Upon returning from an anti-vaccine and anti-mask speaking tour catering to MAGA crowds in the United States, Artur Pawlowski—anti-LGBTQ+ pastor for the Cave of Adullam church in Calgary, Alberta, Canada—was arrested on the tarmac of the Calgary International Airport.
Ron Filipkowski, shared a video of Pawlowski's arrest on his Twitter page, showing Pawlowski deliberately disobeying the requests of the arresting officer by getting on his knees and putting his hands behind his head.
In a follow-up tweet, Filipkowski stated Pawlowski "repeatedly violated court orders," suggesting this might have been the reason for his arrest.
He also shared images of the far-right pastor with Eric Trump, son of former President Donald Trump, as well as one of his appearances on Fox News during his US Covid misinformation tour.
But, Sarah Miller, Pawlowski's lawyer, reported he was charged with "contempt of court" following an incident on June 5, though she didn't disclose any further details as to what the incident entailed.
This was not the first arrest for the far-right, anti-LGBTQ+ pastor.
Pawlowski had previously been arrested in May of this year, alongside his brother, Dawid Pawlowski, for organizing an illegal in person gathering at his church, ignoring Covid-19 mandates regarding masks and social distancing.
Pawlowski used his arrest as an opportunity to spout his far-right, anti-LGBTQ+ beliefs on tour in the United states, painting himself the victim on Fox News for being arrested—in his version of reality—for "enticing people to come to church" and begging viewers for "help in Canada."
"You have been, historically speaking, a giant, a great eagle, that is always coming to our aid."
"Canada has been taken over by communism, socialism, fascistic hybrid."
The Polish born Pawlowski, who owned a construction business prior to becoming a pastor in Canada, made several headlines for his far right, bigoted hate speech long before his arrests.
In 2013, he wrote on the website of his church the floods happening in the province of Alberta, Canada at the time were God's punishment for the "perversion of homosexuality."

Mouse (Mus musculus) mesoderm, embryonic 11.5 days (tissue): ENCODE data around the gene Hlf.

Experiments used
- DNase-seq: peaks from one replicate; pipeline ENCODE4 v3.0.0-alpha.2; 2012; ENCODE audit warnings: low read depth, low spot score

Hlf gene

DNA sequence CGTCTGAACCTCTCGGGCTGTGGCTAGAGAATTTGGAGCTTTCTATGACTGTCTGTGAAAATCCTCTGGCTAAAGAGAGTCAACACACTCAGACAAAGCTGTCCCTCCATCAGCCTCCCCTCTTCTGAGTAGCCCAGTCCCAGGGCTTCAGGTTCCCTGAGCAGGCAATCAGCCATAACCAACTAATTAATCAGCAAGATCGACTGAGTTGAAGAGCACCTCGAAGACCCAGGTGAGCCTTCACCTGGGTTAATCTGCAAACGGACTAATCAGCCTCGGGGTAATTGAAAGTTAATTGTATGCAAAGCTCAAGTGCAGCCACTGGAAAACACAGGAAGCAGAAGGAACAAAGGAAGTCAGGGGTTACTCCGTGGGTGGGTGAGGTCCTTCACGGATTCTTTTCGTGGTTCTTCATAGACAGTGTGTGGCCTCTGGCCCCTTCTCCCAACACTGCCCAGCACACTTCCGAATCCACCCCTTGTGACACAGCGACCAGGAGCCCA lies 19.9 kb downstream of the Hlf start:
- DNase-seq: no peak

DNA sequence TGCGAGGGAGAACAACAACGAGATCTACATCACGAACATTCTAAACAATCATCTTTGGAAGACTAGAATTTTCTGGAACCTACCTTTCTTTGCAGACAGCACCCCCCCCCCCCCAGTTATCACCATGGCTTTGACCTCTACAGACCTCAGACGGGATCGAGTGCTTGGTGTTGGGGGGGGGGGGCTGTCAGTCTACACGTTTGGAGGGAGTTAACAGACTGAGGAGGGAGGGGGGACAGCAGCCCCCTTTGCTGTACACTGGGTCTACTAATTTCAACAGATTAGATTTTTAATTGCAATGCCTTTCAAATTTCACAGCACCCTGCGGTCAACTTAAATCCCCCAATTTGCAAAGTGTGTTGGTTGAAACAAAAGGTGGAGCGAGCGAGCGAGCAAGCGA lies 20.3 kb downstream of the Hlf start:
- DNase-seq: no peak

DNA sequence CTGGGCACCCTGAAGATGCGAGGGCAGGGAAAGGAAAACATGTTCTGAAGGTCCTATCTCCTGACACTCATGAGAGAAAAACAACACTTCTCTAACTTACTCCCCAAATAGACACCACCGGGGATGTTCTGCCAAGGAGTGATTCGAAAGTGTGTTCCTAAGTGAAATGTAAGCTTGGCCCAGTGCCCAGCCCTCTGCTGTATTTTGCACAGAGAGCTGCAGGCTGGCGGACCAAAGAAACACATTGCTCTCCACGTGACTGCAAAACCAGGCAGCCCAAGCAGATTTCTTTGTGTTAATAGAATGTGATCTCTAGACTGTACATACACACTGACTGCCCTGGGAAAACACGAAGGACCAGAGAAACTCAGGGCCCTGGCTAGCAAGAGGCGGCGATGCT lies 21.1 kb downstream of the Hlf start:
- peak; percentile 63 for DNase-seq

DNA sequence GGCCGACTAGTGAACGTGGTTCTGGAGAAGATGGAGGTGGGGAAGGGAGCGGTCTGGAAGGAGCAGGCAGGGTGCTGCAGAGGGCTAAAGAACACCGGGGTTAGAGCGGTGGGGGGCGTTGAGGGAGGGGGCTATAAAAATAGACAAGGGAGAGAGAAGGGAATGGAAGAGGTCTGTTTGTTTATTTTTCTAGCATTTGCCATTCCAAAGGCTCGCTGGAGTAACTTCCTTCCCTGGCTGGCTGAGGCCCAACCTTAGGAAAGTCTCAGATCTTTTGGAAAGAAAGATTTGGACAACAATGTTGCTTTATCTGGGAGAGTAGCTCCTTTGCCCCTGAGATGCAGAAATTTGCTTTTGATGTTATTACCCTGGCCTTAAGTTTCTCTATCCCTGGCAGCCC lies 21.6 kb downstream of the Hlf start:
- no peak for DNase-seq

In 2017, Pawlowski organized a rally titled "In Defense of Christianity" alongside anti-gay and anti-abortion activist Bill Whatcott, which quickly turned violent.
Pawlowski has spent most of this past year fighting regulations regarding Covid-19, namely all the restrictions placed on his church, even calling the Canadian police and health inspectors "Nazis" for enforcing the mandates.
This led to Pawlowski's first appearance on Fox News, where he compared the police entering his church on Easter to his childhood growing up in communist Poland.
"Police officers could break into your house five in the morning, they could beat you up, torture, they could arrest you for no matter what reason they would come up with."
The police in this instance had a very clear reason for why they entered his church—the disobedience of social distancing mandates and wearing masks during a global pandemic.
The police did not physically harm a single member of Pawlowski's congregation.
Pawlowski's history of bigoted, hate filled rhetoric resulted in a fair amount of celebration on Twitter following his arrest.
Though Pawlowski also found support from fellow anti-vaxxers and Evangelical Christians on Twitter.
Many asked for prayers for what they viewed as religious persecution.
Pawlowski admitted he knowingly broke the law by putting the health and safety of his congregation at risk, but this didn't affect his portrayal as a victim according to his supporters.
Filipkowski shared another Tweet, featuring a recording of the first call Pawlowski made from jail.
In it, the self-proclaimed MAGA pastor compared the Canadian government—specifically Alberta under Premiere Jason Kenney—to the regimes of Hitler, Stalin and Mao.
"This has everything to do with tyranny and medical tyranny."
"They are following their masters like Joseph Goebbels, Adolf Hitler, Mao Zedong, Josef Stalin would probably be very, very happy right now at seeing what Kenny's government is doing."
"We have lost our freedoms, we have no rights whatsoever in this country."
Sarah Miller, secured Pawlowski's release seven hours after his arrest, on "the condition he keep the peace and be of good behavior."
As of now, Pawlowski faces up to three weeks in jail from his earlier charges back in May, as well as a number of fines.
But if his recent behavior is any indication, rules and regulation don't seem to be much of a concern for Pawlowski.
More charges could be headed his way in the not so distant future.